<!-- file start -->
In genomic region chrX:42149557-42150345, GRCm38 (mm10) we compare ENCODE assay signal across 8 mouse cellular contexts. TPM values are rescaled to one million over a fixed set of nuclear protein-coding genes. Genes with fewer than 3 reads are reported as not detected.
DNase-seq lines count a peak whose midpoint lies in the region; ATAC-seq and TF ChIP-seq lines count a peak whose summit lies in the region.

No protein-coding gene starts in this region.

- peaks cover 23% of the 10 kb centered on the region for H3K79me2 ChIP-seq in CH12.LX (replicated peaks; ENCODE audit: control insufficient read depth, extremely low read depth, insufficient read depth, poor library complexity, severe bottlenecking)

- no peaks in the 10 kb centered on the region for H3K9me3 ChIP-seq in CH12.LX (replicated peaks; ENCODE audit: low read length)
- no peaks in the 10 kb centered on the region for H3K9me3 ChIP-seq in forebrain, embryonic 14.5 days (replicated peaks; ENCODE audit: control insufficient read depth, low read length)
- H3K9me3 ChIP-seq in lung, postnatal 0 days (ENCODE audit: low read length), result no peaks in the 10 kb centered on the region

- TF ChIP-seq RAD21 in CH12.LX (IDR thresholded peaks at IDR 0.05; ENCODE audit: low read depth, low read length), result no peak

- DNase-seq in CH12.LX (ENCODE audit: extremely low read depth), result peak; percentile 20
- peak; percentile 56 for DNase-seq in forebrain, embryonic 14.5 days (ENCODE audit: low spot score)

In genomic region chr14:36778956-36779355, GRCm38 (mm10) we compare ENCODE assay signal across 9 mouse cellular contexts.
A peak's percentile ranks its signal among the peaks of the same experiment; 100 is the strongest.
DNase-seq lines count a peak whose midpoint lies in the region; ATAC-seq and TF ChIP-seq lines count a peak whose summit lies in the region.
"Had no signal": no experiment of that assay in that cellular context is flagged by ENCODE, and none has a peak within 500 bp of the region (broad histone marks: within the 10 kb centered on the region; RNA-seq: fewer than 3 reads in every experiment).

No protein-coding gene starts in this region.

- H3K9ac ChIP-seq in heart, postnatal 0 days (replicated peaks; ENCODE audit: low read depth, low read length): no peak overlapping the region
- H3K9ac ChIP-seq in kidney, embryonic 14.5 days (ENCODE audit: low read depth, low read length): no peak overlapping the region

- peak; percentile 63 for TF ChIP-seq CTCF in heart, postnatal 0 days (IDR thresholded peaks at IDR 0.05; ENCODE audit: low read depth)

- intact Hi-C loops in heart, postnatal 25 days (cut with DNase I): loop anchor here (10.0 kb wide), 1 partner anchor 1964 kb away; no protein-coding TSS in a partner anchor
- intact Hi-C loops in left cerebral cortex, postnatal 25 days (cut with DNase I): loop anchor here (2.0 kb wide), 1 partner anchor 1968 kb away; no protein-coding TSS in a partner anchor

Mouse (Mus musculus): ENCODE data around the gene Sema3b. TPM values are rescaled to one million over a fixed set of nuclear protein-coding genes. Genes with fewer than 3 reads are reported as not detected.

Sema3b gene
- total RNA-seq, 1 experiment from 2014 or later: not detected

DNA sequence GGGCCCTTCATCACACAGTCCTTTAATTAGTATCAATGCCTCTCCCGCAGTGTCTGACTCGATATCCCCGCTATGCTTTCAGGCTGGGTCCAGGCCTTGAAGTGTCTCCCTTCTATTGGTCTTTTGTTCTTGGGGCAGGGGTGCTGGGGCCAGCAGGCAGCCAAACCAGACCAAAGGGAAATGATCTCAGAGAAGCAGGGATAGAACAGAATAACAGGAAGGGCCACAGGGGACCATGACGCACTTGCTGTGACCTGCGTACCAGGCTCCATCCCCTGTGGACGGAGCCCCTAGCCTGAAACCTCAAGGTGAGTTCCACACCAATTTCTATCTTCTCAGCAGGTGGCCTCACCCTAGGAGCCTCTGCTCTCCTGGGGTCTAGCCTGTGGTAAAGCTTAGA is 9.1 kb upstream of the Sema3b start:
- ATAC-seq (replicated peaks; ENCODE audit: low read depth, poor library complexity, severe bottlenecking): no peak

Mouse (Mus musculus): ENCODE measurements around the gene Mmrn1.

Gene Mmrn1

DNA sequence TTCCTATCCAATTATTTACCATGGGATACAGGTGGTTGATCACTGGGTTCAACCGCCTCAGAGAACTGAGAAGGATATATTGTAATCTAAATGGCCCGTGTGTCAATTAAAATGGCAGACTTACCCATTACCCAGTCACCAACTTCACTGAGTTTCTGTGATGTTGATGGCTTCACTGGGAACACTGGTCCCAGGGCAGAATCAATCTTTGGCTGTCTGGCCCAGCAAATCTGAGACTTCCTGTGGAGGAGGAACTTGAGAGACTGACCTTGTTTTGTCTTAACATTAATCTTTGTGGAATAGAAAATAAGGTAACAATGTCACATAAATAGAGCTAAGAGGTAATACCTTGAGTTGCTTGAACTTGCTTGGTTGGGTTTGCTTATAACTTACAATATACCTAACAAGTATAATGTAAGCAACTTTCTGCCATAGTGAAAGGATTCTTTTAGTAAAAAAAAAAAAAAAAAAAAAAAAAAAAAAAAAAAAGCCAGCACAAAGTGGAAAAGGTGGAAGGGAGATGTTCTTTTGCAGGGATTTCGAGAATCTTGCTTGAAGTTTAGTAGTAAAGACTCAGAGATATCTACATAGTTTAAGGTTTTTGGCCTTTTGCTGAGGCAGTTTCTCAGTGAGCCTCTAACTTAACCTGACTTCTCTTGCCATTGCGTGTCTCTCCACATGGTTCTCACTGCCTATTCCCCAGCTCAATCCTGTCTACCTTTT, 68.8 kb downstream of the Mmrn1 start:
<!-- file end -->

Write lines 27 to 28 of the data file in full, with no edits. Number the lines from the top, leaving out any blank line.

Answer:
Gene Mmrn1

DNA sequence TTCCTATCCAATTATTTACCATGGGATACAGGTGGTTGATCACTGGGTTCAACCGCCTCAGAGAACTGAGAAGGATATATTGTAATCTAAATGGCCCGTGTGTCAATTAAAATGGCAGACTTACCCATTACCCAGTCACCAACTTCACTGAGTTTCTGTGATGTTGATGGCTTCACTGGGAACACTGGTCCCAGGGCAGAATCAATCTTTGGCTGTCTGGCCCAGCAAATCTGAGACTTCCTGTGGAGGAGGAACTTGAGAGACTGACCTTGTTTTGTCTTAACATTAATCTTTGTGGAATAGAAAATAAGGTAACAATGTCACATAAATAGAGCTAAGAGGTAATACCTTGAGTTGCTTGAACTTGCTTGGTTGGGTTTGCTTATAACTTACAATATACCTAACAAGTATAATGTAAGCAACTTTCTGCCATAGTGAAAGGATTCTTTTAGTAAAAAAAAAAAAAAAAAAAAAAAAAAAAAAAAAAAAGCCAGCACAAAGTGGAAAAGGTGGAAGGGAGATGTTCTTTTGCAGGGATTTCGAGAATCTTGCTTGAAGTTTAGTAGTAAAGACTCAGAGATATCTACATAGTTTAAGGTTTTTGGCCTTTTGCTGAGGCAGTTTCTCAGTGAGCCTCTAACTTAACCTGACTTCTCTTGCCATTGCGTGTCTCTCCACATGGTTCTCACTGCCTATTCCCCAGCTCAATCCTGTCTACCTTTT, 68.8 kb downstream of the Mmrn1 start: